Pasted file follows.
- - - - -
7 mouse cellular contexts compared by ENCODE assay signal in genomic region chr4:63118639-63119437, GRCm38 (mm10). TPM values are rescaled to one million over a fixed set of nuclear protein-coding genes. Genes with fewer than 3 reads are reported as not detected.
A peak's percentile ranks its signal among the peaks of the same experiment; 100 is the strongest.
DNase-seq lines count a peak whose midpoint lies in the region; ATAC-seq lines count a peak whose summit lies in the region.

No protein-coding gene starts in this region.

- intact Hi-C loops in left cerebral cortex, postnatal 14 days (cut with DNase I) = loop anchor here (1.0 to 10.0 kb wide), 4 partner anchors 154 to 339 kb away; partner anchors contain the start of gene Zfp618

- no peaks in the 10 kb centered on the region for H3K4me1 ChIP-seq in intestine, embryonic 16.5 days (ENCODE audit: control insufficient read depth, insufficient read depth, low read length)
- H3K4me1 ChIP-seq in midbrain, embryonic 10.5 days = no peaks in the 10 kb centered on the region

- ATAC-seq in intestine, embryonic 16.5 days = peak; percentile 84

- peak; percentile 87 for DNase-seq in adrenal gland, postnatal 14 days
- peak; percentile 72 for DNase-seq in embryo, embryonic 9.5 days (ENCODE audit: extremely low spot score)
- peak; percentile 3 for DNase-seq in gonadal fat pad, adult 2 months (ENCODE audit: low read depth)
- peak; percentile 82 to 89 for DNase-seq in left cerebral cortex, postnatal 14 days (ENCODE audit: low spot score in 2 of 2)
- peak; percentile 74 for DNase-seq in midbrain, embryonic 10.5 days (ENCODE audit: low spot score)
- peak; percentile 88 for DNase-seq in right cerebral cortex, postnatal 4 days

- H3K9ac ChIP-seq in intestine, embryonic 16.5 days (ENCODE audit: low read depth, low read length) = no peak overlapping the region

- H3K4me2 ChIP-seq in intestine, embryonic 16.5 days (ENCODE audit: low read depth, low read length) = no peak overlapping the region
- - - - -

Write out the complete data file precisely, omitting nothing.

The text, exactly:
7 mouse cellular contexts compared by ENCODE assay signal in genomic region chr4:63118639-63119437, GRCm38 (mm10). TPM values are rescaled to one million over a fixed set of nuclear protein-coding genes. Genes with fewer than 3 reads are reported as not detected.
A peak's percentile ranks its signal among the peaks of the same experiment; 100 is the strongest.
DNase-seq lines count a peak whose midpoint lies in the region; ATAC-seq lines count a peak whose summit lies in the region.

No protein-coding gene starts in this region.

- intact Hi-C loops in left cerebral cortex, postnatal 14 days (cut with DNase I) = loop anchor here (1.0 to 10.0 kb wide), 4 partner anchors 154 to 339 kb away; partner anchors contain the start of gene Zfp618

- no peaks in the 10 kb centered on the region for H3K4me1 ChIP-seq in intestine, embryonic 16.5 days (ENCODE audit: control insufficient read depth, insufficient read depth, low read length)
- H3K4me1 ChIP-seq in midbrain, embryonic 10.5 days = no peaks in the 10 kb centered on the region

- ATAC-seq in intestine, embryonic 16.5 days = peak; percentile 84

- peak; percentile 87 for DNase-seq in adrenal gland, postnatal 14 days
- peak; percentile 72 for DNase-seq in embryo, embryonic 9.5 days (ENCODE audit: extremely low spot score)
- peak; percentile 3 for DNase-seq in gonadal fat pad, adult 2 months (ENCODE audit: low read depth)
- peak; percentile 82 to 89 for DNase-seq in left cerebral cortex, postnatal 14 days (ENCODE audit: low spot score in 2 of 2)
- peak; percentile 74 for DNase-seq in midbrain, embryonic 10.5 days (ENCODE audit: low spot score)
- peak; percentile 88 for DNase-seq in right cerebral cortex, postnatal 4 days

- H3K9ac ChIP-seq in intestine, embryonic 16.5 days (ENCODE audit: low read depth, low read length) = no peak overlapping the region

- H3K4me2 ChIP-seq in intestine, embryonic 16.5 days (ENCODE audit: low read depth, low read length) = no peak overlapping the region